JEFFREY BROWN: Speaking of the Founding Fathers, what’s interesting to me — you write about the early presidents, you use this. Quote: ‘The early presidents felt that creating new words and new uses for old ones was part of their role in creating an American culture.’ That is, were they very aware and conscious of this?
PAUL DICKSON: There was actually an expression used between Benjamin Franklin and Noah Webster, our first dictionary maker, they looked upon some of these things we were doing in this country as acts of defiance — creating public libraries were seen as almost a thumbing of the nose to the British.
JEFFREY BROWN: Really? Like an act of independence?
PAUL DICKSON: Right. Where they didn’t have that or universal literacy. The other was creating an American language. Noah Webster early on says this is not the king’s English, this is not the language of the nobilities; it’s the language of the trapper and the farmer and the tradesman. So early on it was almost a patriotic thing. Thomas Jefferson to this day has 114 words credited to him in the Oxford English Dictionary.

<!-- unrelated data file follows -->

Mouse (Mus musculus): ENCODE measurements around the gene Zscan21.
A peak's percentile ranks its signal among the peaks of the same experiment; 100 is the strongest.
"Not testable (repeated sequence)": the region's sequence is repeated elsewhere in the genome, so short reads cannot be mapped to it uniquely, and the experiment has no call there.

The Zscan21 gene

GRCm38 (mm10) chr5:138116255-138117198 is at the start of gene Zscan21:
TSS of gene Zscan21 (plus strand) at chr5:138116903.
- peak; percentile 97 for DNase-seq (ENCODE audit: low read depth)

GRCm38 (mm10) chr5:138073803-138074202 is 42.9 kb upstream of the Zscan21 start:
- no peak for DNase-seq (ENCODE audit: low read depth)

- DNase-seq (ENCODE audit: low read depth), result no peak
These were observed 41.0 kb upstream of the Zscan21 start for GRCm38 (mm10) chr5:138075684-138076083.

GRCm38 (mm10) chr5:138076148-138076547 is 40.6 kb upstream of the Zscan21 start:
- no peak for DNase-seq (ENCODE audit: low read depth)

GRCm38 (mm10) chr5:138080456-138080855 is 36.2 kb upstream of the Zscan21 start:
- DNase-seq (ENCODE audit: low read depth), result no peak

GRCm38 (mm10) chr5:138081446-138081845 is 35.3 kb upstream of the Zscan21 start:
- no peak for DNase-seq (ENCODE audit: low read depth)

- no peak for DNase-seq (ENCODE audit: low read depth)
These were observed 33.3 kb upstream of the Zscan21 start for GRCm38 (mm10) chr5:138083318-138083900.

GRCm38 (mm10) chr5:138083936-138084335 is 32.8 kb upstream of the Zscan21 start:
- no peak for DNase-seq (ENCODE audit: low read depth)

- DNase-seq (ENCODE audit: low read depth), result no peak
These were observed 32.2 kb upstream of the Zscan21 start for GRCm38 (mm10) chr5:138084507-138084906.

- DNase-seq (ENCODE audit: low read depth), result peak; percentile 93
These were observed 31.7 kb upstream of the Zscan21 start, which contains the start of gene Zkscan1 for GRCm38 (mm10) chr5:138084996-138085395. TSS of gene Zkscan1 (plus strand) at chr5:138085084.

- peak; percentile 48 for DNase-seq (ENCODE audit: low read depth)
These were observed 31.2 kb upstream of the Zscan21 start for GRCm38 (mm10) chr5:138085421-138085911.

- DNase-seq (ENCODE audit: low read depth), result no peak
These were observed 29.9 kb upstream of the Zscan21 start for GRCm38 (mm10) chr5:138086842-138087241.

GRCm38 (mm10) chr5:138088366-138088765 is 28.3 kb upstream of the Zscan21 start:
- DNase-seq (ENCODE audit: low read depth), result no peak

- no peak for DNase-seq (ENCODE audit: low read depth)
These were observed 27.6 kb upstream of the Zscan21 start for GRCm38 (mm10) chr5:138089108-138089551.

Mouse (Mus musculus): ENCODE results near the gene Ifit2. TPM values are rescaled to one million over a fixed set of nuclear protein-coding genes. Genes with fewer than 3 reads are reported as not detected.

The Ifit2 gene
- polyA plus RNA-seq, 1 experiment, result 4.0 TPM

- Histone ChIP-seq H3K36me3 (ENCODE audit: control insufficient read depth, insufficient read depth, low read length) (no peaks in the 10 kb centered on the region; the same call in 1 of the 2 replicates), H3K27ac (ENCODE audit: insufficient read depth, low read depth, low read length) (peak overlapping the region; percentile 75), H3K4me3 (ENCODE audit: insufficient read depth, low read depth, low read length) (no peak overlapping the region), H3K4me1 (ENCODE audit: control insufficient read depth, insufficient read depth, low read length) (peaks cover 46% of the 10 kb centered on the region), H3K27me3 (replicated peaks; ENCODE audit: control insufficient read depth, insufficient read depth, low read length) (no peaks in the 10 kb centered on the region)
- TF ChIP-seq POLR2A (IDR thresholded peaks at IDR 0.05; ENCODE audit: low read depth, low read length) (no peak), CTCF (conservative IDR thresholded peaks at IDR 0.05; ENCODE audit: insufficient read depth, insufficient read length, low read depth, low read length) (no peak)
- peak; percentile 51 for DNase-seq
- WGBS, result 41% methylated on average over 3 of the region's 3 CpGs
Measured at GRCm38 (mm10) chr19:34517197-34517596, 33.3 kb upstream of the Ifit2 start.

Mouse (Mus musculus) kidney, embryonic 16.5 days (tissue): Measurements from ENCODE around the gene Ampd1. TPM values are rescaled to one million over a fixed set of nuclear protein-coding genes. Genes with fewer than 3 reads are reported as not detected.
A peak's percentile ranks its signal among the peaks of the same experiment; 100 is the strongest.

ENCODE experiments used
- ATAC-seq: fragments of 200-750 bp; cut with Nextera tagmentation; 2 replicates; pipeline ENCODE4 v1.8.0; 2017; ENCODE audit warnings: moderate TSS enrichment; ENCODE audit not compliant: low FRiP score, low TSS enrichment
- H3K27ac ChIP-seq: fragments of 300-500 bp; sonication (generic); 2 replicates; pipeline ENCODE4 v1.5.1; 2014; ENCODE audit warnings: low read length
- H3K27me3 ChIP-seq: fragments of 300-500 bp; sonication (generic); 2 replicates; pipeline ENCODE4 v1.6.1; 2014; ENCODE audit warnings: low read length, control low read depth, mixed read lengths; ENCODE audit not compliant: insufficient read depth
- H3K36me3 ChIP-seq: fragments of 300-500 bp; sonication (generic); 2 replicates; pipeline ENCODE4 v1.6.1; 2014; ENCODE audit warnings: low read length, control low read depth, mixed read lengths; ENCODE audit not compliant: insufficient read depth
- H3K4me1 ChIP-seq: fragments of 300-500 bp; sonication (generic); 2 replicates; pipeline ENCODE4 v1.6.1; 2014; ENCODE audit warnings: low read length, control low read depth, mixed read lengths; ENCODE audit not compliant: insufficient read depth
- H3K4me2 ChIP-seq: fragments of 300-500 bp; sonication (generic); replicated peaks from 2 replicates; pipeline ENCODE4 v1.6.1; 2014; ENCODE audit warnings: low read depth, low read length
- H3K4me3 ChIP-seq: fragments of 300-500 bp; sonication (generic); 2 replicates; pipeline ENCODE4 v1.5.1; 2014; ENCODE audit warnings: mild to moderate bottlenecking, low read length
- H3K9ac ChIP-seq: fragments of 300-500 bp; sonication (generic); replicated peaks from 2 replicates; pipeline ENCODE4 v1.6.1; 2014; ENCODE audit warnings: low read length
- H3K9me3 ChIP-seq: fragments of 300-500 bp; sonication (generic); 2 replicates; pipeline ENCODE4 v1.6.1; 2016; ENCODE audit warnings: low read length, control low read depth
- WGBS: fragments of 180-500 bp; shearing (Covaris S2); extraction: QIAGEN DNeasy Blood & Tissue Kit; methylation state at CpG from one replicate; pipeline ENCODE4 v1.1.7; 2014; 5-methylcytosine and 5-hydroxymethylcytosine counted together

JEFFREY BROWN: Give us an example.
PAUL DICKSON: The most famous, and the one that drove the British nuts, and even up through Fowlers Modern English Usage, which came out in the middle of the 20th century, still bothered by it, was ‘belittle.’
JEFFREY BROWN: ‘Belittle’?
PAUL DICKSON: It bothered the British deeply that an American could just come up with a word like this. They thought it was their language and we got to use it. We weren’t supposed to tinker with it. So when we start creating words that are coming from Native American tongues, like creek instead of brook, and we’re picking up words from the Dutch and we’re picking up all these other words — and sort of the American experience itself. Then Madison comes up with a word — he needs a word for a person who possesses somebody else’s property — comes up with ‘squatter.’ That’s not a British word. Then John Quincy Adams needs a word for a moment in which they’re shutting down all speech, and he comes up with ‘gag rule,’ So a lot of it was this idea that we’re creating a new society. Jefferson comes up with these odd things, who comes up with the ‘ottoman’ — not for the empire but for the footstool. It was very common among the early presidents up through — it continues right up through the 20th century, but it was a real effort, I think, even a conscious effort early on.